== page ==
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September 19th, 2007

 

Hotel-condos grow in city

By Emma Johnson

 

(Left) Trump International Hotel & Tower; (Right) the planned Trump SoHo Hotel Condominiums at 246 Spring Street. 

For some Manhattan luxury real estate buyers, half a year is better than none.


The buyers are investors in hotel-condos, a real estate product that combines the flexibility of ownership with the branding of some of New York's top hotels. Popular in the rest of the country, hotel-condos are just starting to pop up in New York in significant numbers for the first time.

Unlike simple converted condominiums -- which owners can use as they please -- hotel-condo units are fully furnished units that can be used by their owners for up to 180 days and nights per year in most cases. The plus is that the owners can invest in real estate while having access to luxurious hotel amenities like a spa, gym, room and personal butler services.

The remaining time, the units' owners return the rooms to a rentable pool run by the hotel. As the units are rented out, the owners receive a split of the income.

Two such projects were announced last month, with Donald Trump -- among the first developers to do a hotel-condo in New York -- submitting plans to build a 45-story high-rise at 246 Spring Street, which Trump says will be the tallest building in SoHo. A new project was also announced for 12-18 West 55th Street, by Lincoln Property Company of Dallas.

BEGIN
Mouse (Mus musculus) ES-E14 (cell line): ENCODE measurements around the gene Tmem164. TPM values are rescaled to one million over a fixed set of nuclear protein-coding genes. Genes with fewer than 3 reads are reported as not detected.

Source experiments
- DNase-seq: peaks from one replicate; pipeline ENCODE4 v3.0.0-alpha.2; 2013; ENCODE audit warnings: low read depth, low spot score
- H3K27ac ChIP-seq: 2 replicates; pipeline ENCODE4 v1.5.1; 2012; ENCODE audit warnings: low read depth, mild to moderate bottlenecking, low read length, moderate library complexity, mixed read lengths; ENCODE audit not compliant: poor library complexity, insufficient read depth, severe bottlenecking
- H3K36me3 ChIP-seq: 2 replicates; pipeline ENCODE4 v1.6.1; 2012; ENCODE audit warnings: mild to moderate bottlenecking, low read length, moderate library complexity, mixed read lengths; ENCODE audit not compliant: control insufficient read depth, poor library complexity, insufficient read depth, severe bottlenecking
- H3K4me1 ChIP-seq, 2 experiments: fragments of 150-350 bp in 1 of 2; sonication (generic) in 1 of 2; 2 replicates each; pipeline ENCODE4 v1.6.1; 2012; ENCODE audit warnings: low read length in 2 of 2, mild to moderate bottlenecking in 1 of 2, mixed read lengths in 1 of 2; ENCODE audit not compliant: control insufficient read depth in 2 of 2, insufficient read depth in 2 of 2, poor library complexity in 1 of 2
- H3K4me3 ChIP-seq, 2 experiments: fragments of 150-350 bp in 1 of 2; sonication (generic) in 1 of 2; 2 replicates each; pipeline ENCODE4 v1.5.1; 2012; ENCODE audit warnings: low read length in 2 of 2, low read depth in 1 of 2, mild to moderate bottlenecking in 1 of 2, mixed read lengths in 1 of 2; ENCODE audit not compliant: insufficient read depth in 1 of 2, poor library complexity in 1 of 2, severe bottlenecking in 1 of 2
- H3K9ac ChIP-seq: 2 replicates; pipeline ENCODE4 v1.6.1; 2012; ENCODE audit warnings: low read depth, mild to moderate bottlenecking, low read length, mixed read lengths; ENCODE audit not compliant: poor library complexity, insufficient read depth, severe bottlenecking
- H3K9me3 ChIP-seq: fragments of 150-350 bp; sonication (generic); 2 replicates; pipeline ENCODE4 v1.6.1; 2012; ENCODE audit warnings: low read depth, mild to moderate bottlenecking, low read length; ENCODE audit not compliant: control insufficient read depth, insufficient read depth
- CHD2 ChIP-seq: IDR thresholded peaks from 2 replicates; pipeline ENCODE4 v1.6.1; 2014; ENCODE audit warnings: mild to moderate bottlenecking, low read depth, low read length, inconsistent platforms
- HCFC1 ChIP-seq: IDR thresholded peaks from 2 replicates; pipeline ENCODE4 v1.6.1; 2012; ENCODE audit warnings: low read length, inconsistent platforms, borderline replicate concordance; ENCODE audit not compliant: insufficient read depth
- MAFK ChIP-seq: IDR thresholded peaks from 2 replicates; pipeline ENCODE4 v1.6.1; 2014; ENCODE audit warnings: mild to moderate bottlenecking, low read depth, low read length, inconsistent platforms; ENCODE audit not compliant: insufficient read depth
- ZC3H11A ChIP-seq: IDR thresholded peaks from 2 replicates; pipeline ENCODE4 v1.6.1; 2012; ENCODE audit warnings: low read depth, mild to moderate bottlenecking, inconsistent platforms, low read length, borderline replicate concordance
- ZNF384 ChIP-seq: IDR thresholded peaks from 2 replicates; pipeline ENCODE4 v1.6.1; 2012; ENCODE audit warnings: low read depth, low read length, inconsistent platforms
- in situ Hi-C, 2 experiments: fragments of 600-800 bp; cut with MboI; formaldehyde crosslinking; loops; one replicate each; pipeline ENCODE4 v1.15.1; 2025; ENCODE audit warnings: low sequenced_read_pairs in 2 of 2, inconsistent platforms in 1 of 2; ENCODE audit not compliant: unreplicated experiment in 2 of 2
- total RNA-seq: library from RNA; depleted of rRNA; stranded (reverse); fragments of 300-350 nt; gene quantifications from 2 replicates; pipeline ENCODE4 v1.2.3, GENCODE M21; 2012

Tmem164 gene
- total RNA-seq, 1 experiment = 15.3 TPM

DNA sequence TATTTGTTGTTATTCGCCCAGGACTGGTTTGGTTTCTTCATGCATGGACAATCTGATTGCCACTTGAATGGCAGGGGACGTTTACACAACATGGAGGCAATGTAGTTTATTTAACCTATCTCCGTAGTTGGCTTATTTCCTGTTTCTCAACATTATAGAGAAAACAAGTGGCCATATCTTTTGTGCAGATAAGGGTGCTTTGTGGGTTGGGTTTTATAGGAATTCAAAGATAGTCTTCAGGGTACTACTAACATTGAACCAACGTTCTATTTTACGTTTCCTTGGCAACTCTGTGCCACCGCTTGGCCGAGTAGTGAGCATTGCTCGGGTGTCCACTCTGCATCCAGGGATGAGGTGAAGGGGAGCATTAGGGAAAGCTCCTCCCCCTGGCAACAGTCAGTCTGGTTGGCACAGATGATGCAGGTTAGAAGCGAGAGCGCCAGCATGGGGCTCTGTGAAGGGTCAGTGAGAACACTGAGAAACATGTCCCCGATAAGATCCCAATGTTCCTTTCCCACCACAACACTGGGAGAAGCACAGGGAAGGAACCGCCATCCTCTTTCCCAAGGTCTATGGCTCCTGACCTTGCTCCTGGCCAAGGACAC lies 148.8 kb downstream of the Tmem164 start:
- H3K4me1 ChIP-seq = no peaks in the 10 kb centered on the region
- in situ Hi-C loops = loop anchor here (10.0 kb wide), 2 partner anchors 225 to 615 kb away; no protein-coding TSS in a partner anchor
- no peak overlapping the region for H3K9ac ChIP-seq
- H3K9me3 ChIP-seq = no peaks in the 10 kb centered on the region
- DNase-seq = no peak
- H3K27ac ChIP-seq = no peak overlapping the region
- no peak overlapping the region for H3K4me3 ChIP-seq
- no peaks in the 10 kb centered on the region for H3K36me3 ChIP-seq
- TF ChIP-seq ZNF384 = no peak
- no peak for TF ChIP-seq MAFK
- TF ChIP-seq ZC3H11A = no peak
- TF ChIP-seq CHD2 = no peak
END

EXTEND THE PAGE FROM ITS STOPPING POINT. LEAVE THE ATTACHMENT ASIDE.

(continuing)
The 55th Street project is right next to the St. Regis New York, which is also selling hotel-condos. In March, the St. Regis offered 24 condos on two floors as part of its hotel-condo program.

These units are priced at $1.7 million to $7.3 million -- for sizes ranging from 450 square feet to 1,550 square feet (hotel-condos typically run larger than the average hotel room).

In addition to the more than $3,000-per-square-foot purchase prices, the units come with pricey monthly fees of $2,900 to $10,400. An additional two floors of 22 suites are offered through a fractional share program.

About 30 percent had been sold at press time.

Lori Ordover, senior managing director for Corcoran Sunshine Marketing Group, which is marketing the St. Regis and the Trump SoHo Hotel Condominiums New York, said that hotels with condominiums started appearing on the market more frequently following a 2002 federal law change classifying hotel-condos as real estate as opposed to securities.

The revised classification offered a viable way to distribute profits to owners, Ordover said. In addition, Ordover points out that hotel-condos are "attractive to developers as a financing tool."

In New York, the city's first foray into successful hotel-condos was considered 1998's Trump International Hotel and Tower at One Central Park West. Also in the Columbus Circle neighborhood is the Mandarin Oriental at the new Time Warner Center, which is considered the most luxurious.

Brenda Powers, a Brown Harris Stevens broker who herself owns a Mandarin Oriental hotel-condo, said she is seeing an increase of interest from people who live in the hurricane-afflicted Gulf Coast region as well as from corporations looking to pamper their top executives while investing in real estate.